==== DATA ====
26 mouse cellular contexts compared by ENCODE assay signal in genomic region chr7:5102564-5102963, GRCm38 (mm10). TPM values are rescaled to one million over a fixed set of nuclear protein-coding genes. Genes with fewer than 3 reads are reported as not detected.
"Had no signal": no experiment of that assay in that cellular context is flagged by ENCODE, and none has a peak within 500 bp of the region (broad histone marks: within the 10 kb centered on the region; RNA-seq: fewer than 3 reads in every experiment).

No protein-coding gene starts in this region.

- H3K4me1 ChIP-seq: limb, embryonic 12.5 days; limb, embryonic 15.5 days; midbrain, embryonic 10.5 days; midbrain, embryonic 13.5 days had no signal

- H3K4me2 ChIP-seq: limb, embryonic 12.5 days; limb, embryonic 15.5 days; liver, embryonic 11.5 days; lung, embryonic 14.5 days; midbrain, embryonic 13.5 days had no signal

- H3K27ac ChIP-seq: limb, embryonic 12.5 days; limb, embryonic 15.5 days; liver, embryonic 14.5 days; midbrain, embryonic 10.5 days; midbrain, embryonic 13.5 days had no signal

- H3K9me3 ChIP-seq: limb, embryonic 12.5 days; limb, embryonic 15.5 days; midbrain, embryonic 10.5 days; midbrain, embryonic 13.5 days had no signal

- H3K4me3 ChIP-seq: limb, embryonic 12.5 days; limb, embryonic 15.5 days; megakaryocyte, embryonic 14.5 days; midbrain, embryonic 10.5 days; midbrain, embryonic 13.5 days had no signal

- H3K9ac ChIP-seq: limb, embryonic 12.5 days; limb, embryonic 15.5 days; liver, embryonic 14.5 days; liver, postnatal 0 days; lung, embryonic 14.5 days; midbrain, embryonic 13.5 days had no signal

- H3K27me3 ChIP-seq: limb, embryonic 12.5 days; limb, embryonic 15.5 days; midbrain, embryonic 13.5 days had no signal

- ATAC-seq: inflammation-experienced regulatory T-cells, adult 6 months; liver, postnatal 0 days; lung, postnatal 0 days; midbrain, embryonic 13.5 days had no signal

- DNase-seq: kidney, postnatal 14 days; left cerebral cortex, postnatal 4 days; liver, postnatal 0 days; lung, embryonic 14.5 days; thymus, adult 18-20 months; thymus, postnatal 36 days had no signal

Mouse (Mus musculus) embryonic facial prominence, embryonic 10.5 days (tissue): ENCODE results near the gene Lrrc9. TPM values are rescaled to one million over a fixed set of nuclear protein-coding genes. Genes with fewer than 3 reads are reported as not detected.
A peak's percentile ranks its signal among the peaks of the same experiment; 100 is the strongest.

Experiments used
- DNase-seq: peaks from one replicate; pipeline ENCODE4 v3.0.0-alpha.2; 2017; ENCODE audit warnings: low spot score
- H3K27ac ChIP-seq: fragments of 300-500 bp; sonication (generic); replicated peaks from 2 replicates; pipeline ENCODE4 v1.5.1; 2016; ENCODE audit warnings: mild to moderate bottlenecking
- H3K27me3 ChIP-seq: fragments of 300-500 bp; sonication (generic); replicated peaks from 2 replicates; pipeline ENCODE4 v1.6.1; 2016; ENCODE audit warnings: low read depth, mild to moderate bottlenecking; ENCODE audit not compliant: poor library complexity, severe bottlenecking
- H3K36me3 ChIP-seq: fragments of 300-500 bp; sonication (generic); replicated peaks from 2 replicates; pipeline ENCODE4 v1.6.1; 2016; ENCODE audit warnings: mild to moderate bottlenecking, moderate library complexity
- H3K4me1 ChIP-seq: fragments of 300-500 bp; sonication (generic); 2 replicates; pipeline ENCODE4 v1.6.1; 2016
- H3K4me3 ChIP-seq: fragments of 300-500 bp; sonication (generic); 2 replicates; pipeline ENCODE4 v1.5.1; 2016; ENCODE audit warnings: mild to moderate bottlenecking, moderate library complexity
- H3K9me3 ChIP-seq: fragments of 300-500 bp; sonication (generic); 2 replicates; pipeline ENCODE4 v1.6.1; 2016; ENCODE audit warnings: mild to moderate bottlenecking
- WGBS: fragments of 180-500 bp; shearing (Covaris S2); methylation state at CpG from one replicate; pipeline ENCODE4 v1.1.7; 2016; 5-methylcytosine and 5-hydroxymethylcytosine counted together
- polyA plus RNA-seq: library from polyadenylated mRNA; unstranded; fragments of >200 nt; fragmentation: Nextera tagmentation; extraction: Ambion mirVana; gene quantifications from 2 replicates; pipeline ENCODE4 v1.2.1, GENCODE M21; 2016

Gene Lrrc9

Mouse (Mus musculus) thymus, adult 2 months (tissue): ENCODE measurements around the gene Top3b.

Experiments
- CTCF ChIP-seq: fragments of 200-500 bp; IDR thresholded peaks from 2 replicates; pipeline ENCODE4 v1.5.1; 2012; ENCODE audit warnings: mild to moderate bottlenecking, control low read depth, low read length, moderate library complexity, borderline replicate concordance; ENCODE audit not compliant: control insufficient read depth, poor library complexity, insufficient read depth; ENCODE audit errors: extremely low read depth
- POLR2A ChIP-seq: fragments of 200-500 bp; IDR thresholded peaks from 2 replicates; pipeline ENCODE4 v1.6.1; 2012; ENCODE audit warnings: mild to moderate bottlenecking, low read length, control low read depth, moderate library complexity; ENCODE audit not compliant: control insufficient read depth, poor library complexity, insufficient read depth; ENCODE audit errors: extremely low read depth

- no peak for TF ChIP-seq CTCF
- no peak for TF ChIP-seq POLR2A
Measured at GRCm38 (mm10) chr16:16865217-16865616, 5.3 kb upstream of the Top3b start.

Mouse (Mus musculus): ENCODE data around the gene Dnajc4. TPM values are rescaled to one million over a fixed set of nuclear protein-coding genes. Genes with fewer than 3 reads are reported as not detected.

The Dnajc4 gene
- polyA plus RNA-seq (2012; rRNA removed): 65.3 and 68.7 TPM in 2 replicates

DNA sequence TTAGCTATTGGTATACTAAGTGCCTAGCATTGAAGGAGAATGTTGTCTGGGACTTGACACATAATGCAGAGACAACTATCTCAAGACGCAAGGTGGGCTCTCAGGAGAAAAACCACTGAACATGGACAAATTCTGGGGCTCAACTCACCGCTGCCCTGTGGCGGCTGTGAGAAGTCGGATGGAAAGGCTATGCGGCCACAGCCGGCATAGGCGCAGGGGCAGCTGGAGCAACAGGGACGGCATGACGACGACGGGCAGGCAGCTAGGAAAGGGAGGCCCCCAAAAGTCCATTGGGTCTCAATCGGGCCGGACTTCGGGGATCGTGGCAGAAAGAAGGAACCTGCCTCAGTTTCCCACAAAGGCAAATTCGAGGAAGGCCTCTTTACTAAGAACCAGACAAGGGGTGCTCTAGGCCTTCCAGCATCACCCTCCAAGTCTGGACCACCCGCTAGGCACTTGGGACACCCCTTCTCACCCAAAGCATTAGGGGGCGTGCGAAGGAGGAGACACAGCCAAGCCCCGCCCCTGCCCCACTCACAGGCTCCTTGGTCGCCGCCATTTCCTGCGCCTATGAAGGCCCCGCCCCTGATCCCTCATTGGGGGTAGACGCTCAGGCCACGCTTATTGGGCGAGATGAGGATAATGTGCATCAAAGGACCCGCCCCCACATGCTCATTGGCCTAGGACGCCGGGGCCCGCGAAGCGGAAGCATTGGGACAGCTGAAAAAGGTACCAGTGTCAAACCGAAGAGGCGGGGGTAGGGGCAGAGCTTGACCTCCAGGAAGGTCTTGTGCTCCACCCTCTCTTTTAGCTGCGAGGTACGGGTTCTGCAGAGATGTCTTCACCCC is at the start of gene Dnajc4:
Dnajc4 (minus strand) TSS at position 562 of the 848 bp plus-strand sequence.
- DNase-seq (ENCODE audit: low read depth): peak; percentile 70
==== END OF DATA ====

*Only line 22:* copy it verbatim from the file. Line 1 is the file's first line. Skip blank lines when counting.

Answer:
- H3K9me3 ChIP-seq: fragments of 300-500 bp; sonication (generic); 2 replicates; pipeline ENCODE4 v1.6.1; 2016; ENCODE audit warnings: mild to moderate bottlenecking